About 2,000 years ago Jesus left Earth. He gave us the Holy Spirit, Scripture and general principles to help us on our path, but what He didn’t give us is a blueprint for every decision we’ll encounter. So as Christians, how do we know when we’re doing what God wants us to do? While we may never be certain that each decision we make is the one that God would choose for us, we do have the tools available to us to make wise, Christ-centered decisions and to have confidence in them.
I’ve often been instructed to ask God for guidance before making a decision, which is sound advice. But how that guidance is communicated is an important point. To look to Scripture, seek Christian counsel, and then make the best decision is not enough for some. I have been told to listen for the still, small voice, to wait for instruction. But where does that leave us, caught between a mystery and a whisper? The will of God is more than spiritually-minded hindsight. It is the difficult work of bringing our desires in line with His. I get frustrated as a Christian person wanting to do the right thing, to find God’s will for my life, to make decisions that God will applaud. People say, “Don’t let yourself get in the way,” or “Is that your decision or God’s?” But what does that really mean? It seems that they are saying, “Wait, hold still, and don’t move unless God tells you to!” But, we can immobilize ourselves by making the will of God a mystery that can only be worked out by a supernatural event.
In 1 Kings 19, the Lord comes to Elijah as a “gentle whisper,” a passage often quoted to emphasize the subtlety of God’s instruction. But God was not elusive with Elijah. He first told Elijah that He would come to him, then spoke clearly enough that we have His exact words in Scripture. Also, this encounter happened after Elijah had called down fire on Mount Carmel, had hundreds of false prophets slaughtered, and raised a woman’s son from the dead. He had not been standing still until this moment. He had confidence that God was with him and was not afraid to act.
Jesus said that He would make us fishers of men. Commercial fishing vessels fish in the middle of the Bering Sea, hundreds of miles from port. The water is so cold that when it washes onboard, it freezes over the deck. Deckhands keep mallets on board to break the ice so that they can continue working. They work on slippery surfaces, often with sea spray in their faces, operating large nets or sharp blades. They catch and process tens of thousands of pounds of fish. And they are truly alone in these conditions. If someone is badly injured, the Coast Guard may be able to evacuate him by helicopter, but only if he is relatively close to shore.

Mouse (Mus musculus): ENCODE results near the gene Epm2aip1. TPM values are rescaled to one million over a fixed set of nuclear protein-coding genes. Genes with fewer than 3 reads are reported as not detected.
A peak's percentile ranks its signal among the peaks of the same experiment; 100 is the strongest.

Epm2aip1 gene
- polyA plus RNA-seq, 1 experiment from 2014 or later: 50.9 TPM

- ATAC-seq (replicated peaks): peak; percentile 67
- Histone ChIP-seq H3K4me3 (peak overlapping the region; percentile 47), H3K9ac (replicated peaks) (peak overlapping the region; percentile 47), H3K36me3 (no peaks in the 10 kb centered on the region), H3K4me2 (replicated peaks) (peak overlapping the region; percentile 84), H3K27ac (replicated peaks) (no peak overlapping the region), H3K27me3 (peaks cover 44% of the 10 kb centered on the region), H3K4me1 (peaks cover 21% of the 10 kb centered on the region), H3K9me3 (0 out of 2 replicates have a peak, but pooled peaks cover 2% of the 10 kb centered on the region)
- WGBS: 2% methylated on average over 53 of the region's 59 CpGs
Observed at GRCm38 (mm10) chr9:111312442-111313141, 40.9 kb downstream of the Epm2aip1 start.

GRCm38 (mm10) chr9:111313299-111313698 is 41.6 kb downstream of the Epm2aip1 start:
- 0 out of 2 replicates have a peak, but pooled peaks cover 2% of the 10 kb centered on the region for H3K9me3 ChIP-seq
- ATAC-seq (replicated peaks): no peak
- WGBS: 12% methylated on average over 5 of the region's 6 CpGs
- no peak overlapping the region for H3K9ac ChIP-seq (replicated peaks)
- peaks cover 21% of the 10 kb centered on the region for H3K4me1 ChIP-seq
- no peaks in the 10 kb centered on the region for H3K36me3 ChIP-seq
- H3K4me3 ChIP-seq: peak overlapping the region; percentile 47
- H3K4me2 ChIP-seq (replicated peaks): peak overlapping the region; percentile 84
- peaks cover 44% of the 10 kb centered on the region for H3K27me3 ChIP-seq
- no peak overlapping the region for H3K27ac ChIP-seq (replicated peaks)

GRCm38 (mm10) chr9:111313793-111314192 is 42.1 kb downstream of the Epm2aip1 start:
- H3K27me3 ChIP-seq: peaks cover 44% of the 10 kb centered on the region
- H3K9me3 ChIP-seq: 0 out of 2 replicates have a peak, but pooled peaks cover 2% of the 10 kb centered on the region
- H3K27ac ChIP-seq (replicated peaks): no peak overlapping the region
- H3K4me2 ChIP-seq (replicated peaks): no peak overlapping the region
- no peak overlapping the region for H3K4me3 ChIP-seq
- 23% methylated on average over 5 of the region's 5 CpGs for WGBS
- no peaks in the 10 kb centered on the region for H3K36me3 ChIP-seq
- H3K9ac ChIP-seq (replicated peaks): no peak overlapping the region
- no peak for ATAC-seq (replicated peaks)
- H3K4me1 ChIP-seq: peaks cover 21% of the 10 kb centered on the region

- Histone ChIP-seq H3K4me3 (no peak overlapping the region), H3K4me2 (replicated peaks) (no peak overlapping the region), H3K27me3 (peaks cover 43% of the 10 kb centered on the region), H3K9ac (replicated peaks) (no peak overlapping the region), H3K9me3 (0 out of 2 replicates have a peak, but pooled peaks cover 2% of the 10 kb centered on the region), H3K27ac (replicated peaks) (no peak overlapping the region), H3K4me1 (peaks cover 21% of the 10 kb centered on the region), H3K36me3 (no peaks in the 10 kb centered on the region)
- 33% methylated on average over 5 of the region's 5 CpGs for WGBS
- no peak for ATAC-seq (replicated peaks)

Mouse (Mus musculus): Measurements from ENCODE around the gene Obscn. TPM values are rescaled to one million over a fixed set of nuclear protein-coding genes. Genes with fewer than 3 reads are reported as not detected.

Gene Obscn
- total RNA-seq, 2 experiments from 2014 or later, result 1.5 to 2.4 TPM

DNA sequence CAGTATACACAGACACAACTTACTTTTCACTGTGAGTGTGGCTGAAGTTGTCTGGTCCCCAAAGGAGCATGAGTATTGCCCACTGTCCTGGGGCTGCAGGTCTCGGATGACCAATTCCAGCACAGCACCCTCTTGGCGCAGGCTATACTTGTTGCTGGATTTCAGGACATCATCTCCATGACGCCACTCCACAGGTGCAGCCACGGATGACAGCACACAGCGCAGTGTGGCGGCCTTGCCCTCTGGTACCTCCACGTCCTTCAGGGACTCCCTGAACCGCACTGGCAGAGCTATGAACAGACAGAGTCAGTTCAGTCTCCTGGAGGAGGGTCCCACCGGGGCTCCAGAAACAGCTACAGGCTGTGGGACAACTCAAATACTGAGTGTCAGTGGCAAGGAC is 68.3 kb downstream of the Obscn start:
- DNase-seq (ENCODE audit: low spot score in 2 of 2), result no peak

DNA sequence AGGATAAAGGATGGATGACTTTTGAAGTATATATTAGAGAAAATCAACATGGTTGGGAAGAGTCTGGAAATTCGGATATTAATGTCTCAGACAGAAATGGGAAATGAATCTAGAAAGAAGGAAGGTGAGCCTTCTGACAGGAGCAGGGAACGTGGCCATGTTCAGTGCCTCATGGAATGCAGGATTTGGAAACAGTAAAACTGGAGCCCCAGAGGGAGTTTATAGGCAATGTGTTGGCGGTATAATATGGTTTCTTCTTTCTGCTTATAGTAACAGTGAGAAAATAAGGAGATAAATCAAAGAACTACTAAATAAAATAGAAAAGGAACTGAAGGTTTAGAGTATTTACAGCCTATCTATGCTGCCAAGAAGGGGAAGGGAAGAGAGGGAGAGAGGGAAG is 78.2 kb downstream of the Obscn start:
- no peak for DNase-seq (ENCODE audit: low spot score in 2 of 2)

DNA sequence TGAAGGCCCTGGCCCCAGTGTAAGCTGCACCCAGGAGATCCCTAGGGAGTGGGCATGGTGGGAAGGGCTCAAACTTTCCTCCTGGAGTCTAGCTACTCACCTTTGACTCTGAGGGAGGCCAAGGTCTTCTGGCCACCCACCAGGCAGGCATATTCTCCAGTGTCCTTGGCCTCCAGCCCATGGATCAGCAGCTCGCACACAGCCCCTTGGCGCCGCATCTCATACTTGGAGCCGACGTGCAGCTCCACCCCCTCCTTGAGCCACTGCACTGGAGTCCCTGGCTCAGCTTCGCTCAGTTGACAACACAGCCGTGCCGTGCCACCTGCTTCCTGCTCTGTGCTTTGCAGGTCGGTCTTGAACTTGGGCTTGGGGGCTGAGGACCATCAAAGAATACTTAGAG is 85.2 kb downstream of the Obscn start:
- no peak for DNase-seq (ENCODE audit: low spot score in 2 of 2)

Our job as Christians in this world is very similar. We are here among hostile elements to do a job for our Master and to do it well. Fishermen need to make smart decisions to stay alive, and they need to work hard. There is no tolerance for poor work habits, no such thing as a day off. They only have a limited number of days to catch each particular species of fish, so they work 16-hour days with eight hours off to shower, eat and sleep. We, too, have a limited time in which to work. To do the will of God we need a fisherman’s work ethic.
[USE YOUR HEAD]
It seems God leaves decisions up to us to figure out by using discernment and good judgment. We do not need a voice in our head to tell us we have made the right choice. God did not need to tell me where to go to school. I had applied to several good schools and had the tools to choose the one that fit me best. God answered my prayers for guidance by providing trips to the campuses and conversations with students at each school. He then allowed me to make a decision with the information in front of me.
Rather than straining to hear additional instruction, we should simply rely on that which God has already given to us. In Luke 9, Jesus sends out 12 disciples. In chapter 10, He sends out 72. And just before He left Earth, He sent us all. Christ had confidence in us to do His work. He knew our limits; our imprecision and mortality are no surprise to Him.
God’s will does not have to be an impregnable mystery. We are given enough instruction in Scripture that if we only committed to do everything commanded of us in those pages alone, we would have enough to occupy a lifetime. We may not always choose the right path. Our ego might deter us or our selfishness might delude us, but God will push us back if we keep listening. How much easier is it to guide someone truly seeking God’s direction back to the center of the path, rather than someone standing still? We should not feel any less Christ-like for making a decision with the mind that God gave us and the instruction He provides. Jesus said, “My mother and brothers are those who hear God’s word and put it into practice” (John 8:21). He did not cite an intermediary step in which his word has to be confirmed by a thought or an impulse. He simply tells us to go fish.
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